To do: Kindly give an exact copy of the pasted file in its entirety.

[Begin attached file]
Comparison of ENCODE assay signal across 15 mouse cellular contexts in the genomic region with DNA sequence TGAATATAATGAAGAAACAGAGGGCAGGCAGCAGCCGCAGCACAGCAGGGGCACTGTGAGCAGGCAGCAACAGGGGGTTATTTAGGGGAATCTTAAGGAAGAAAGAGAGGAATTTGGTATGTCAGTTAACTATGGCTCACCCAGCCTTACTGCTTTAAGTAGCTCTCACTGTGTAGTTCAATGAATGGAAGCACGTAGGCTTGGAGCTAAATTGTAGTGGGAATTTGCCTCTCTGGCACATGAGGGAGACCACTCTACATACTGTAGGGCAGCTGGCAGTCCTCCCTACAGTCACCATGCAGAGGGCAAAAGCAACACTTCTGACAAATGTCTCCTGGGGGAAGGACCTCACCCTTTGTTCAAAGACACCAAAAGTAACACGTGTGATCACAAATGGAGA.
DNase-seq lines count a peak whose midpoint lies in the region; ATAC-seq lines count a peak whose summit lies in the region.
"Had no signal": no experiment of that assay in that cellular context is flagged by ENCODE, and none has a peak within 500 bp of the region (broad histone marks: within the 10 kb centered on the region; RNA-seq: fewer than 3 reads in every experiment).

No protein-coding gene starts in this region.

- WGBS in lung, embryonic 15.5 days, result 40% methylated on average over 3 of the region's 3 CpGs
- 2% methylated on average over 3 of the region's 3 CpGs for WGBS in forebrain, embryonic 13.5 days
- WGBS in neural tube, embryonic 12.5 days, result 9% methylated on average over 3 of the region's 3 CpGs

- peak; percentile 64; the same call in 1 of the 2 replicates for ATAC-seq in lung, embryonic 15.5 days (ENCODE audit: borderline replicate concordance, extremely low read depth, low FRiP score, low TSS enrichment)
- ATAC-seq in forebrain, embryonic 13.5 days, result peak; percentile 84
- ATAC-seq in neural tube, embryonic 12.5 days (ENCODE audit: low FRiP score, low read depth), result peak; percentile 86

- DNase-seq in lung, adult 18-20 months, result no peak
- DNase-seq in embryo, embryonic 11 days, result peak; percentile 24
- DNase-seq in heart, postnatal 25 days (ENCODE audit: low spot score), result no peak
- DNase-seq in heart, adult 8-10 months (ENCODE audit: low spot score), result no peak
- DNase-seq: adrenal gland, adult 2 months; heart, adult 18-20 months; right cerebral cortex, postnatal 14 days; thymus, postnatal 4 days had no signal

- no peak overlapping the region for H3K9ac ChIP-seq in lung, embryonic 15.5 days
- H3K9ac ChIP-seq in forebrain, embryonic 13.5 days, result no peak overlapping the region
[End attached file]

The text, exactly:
Comparison of ENCODE assay signal across 15 mouse cellular contexts in the genomic region with DNA sequence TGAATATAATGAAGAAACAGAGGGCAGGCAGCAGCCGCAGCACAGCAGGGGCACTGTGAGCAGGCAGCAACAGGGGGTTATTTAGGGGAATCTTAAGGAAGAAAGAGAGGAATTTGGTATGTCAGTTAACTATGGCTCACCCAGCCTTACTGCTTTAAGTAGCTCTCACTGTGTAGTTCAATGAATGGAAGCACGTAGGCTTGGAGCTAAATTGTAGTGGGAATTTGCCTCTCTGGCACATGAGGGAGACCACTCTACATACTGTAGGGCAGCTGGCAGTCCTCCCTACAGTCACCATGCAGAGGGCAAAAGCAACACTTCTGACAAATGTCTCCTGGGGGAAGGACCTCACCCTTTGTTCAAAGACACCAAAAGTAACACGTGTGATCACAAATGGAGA.
DNase-seq lines count a peak whose midpoint lies in the region; ATAC-seq lines count a peak whose summit lies in the region.
"Had no signal": no experiment of that assay in that cellular context is flagged by ENCODE, and none has a peak within 500 bp of the region (broad histone marks: within the 10 kb centered on the region; RNA-seq: fewer than 3 reads in every experiment).

No protein-coding gene starts in this region.

- WGBS in lung, embryonic 15.5 days, result 40% methylated on average over 3 of the region's 3 CpGs
- 2% methylated on average over 3 of the region's 3 CpGs for WGBS in forebrain, embryonic 13.5 days
- WGBS in neural tube, embryonic 12.5 days, result 9% methylated on average over 3 of the region's 3 CpGs

- peak; percentile 64; the same call in 1 of the 2 replicates for ATAC-seq in lung, embryonic 15.5 days (ENCODE audit: borderline replicate concordance, extremely low read depth, low FRiP score, low TSS enrichment)
- ATAC-seq in forebrain, embryonic 13.5 days, result peak; percentile 84
- ATAC-seq in neural tube, embryonic 12.5 days (ENCODE audit: low FRiP score, low read depth), result peak; percentile 86

- DNase-seq in lung, adult 18-20 months, result no peak
- DNase-seq in embryo, embryonic 11 days, result peak; percentile 24
- DNase-seq in heart, postnatal 25 days (ENCODE audit: low spot score), result no peak
- DNase-seq in heart, adult 8-10 months (ENCODE audit: low spot score), result no peak
- DNase-seq: adrenal gland, adult 2 months; heart, adult 18-20 months; right cerebral cortex, postnatal 14 days; thymus, postnatal 4 days had no signal

- no peak overlapping the region for H3K9ac ChIP-seq in lung, embryonic 15.5 days
- H3K9ac ChIP-seq in forebrain, embryonic 13.5 days, result no peak overlapping the region